Latest Data on Nursing Assistant Injuries Highlight Need for Stronger Workplace Safeguards
New U.S. Bureau of Labor Statistics (BLS) data on worker injuries shows that nursing assistants remain at high risk of workplace injuries, despite an overall decline in worker injuries across industries in 2015. Last year, these workers had among the highest number of injuries and illnesses resulting in days away from work, alongside “heavy and tractor-trailer truck drivers” and “laborers and freight, stock, and material movers.” The BLS data is compiled from the agency’s 2015 Survey of Occupational Injuries and Illnesses, an annual survey of non-fatal work-related injuries and illnesses from selected employers.
But the story doesn’t end there. It is important to note that nursing assistants also experienced musculoskeletal disorders (MSDs) at a rate of 171 cases per 10,000 full-time workers. MSDs are injuries to the muscles, nerves and tendons of the limbs and lower back. Nursing assistants and other health care workers often develop MSDs from lifting and moving patients manually on a regular basis, requiring time off work to recover.
Public Citizen released a five-part series “Nursing: A Profession in Peril,” which showed how nursing employees injured while moving patients suffered lasting chronic pain, depression and reduced mobility. Many of these injuries have devastating and lifelong consequences, even causing some workers to lose their jobs when they could no longer fulfill their lifting duties.
Part four of the series documented that some health care employers have addressed this problem by implementing programs that replace manual lifting with equipment such as portable lifts and slide boards. Not only do these programs keep workers safe – they also save employers money. Studies show that employers recover expenses within approximately four years of implementation due to factors such as reduced workers’ compensation payments for manual lifting injuries.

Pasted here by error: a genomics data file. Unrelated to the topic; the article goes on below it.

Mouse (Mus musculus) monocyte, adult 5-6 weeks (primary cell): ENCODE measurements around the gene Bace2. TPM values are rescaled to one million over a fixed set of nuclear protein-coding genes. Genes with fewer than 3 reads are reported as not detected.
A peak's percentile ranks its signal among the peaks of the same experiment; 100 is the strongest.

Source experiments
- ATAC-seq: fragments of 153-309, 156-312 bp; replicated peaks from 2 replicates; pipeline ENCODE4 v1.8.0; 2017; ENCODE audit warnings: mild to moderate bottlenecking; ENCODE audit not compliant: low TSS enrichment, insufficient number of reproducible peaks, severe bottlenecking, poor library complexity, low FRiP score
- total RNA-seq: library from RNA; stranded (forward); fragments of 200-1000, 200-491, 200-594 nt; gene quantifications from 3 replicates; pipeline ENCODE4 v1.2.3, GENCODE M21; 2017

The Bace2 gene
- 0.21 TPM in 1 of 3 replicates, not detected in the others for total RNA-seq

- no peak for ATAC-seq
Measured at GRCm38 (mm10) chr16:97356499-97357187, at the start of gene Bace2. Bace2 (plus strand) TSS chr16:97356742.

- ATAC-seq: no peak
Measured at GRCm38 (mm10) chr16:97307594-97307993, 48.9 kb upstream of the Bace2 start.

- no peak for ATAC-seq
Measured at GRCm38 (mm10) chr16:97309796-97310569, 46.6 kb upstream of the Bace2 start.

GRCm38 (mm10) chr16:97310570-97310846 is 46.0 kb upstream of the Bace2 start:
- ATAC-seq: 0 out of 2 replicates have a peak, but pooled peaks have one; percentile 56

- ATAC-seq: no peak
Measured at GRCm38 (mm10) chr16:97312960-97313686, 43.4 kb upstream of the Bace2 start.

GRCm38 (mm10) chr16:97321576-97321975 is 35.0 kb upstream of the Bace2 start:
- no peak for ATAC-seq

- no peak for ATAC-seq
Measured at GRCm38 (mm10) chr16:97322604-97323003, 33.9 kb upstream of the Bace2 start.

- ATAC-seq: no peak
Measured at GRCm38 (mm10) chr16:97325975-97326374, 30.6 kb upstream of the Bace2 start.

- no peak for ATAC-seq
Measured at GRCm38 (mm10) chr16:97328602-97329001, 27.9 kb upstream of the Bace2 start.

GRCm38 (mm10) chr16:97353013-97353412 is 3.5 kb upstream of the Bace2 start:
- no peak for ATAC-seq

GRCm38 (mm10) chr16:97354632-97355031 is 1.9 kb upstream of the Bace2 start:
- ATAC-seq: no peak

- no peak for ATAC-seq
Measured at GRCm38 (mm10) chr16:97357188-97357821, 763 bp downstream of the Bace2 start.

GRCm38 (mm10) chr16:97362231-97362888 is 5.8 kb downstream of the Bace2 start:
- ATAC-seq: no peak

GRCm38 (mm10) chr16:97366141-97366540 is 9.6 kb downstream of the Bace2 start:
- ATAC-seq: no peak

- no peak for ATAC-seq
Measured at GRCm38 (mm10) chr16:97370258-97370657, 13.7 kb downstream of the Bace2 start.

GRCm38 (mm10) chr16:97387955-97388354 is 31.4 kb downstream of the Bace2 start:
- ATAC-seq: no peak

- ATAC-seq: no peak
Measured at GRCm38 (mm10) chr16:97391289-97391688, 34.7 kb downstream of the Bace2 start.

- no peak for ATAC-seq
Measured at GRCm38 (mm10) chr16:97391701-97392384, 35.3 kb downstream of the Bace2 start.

Although 11 states have passed laws to respond to the MSD injury crisis, there is currently no federal standard requiring health care employers to protect workers by implementing safe patient handling programs in their facilities. Such a standard would be critical in preventing MSDs among nurses and other health care workers. Despite the fact that President-Elect Trump claims he will take actions to “protect American workers” within his first 100 days in office, his plan does not actually outline any details for addressing worker safety. Furthermore, his administration has threatened a temporary moratorium on all new regulations, which will likely include halting important public health and safety rules.
While advocates await the next administration’s plan to improve occupational health and safety, one thing is certain – nursing employees deserve safe workplaces just like all other working people.
Emily Gardner is the worker health and safety advocate for Public Citizen’s Congress Watch division.
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